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PhoenixGirl

Low Power Absorbtion Help

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Hi all!

 

I've been trying to figure out a way to build a very simple capacitor bank that could absorb power and maintain it for a short period of time. Since I'm not that power savvy so I'm only trying it with a a 9V battery...at first ;)

 

Any suggestions on how I should go about starting this daunting task? Much appreciated!

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To store the maximum amout of energy connect the capacitors in parallel. If the capacitors are polarised (marked +ve and -ve) connect all +ve trminals together and all -ve terminals together. Connect your battery via a resistor and if your capacitors are polarised make sure the +ve battery terminal is connected to the +ve terminals of your capacitor bank. With the sort of capacitors you are likely to have don't expect to do much with the stored energy. If your capacitors are marked with a working voltage make sure its at least as large as your battery voltage. Have fun, but take care should you wish to experiment with larger voltages.

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"To store the maximum amout of energy connect the capacitors in parallel."

Why?

In particular, there are some nice big capacitors used for energy storage that are only rated for a few volts. If you connected them in parallel and hooked them to a 9 volt battery you would destroy them.

 

I think it would be more useful to ask what, exactly, the OP wants from this set up.

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For capacitors in parallel the total capacitance is the sum of the individual capacitors (the opposite case to resistors). More capacitance gives the ability to store more energy.

I mentioned the need to check the working voltage of the capacitors which is also known as the rated voltage. http://www.electronics-tutorials.com/basics/working-voltage-capacitance.htm

It would be nice to know what the OP has in mind - but it seemed to me quite likely that she is just experimenting.

A rechargeable battery might be better if she just wants to store a useful amount of energy.

Edited by TonyMcC

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Wow, thank you so much for your fast responses!! I should tell you that my father is a mechanical engineer and I've been leaning towards going into electrical when I graduate from high school. We have a mess of small motors, boards, various types of batteries, capacitors, inductors and resistors in our garage so my friend and my friend and I always like to mess around with them. We're to try to power a very small 6V motor with capacitors.

 

My father actually gave us a ?regulator chip? for the battery so it should only be 5V. We took a 24ohms resistor for the capacitors (as Tony said) but have yet to decide on which capacitors to use. I found they make super capacitors - would that be more ideal to hold a charge for a short amount of time? http://www.alibaba.com/product-gs/385963561/super_capacitor_5V_1F.html was one in particular I was thinking about ordering since Tony mentioned it needed to match the working voltage. How many would I need to place in parallel, or should I say how do I figure out how many I need?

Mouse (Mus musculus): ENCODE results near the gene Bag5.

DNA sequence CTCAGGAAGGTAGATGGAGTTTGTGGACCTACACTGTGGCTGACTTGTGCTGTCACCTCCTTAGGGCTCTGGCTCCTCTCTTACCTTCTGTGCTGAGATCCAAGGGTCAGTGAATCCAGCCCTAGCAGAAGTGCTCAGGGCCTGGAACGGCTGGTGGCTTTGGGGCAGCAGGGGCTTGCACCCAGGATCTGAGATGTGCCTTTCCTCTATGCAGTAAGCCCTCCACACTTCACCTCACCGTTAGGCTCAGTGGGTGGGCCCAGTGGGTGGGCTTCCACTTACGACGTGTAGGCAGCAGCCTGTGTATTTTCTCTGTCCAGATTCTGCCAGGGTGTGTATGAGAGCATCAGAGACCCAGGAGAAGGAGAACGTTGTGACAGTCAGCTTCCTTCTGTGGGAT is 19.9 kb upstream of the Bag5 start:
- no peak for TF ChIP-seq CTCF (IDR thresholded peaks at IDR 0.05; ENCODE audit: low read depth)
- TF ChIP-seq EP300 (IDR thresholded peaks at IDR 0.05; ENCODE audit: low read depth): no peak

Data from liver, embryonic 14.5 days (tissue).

I tried the link you sent me Tony but it didn't seem to work, but thank you!!

 

I will send you a video when we can get this working. Thank you all so very much. biggrin.gifbiggrin.gifbiggrin.gif

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If you got two and put them in series then they would have an overall working voltage of 10 volts so the 9 volt battery (without a regulator) would be a reasonable match.

And, for Tony's benefit.

Those two capacitors, charged to 5 volts each, will hold exactly the same amount of energy whether they are in series or in parallel.

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And, for Tony's benefit.

Those two capacitors, charged to 5 volts each, will hold exactly the same amount of energy whether they are in series or in parallel.

Yes, but if they were rated at 10V so that they could both be charged to 10V when connected in parallel you would have 4 times the energy content.

 

To store the maximum amout of energy connect the capacitors in parallel.. If your capacitors are marked with a working voltage make sure its at least as large as your battery voltage. Have fun, but take care should you wish to experiment with larger voltages.

I think this is reasonably clear.

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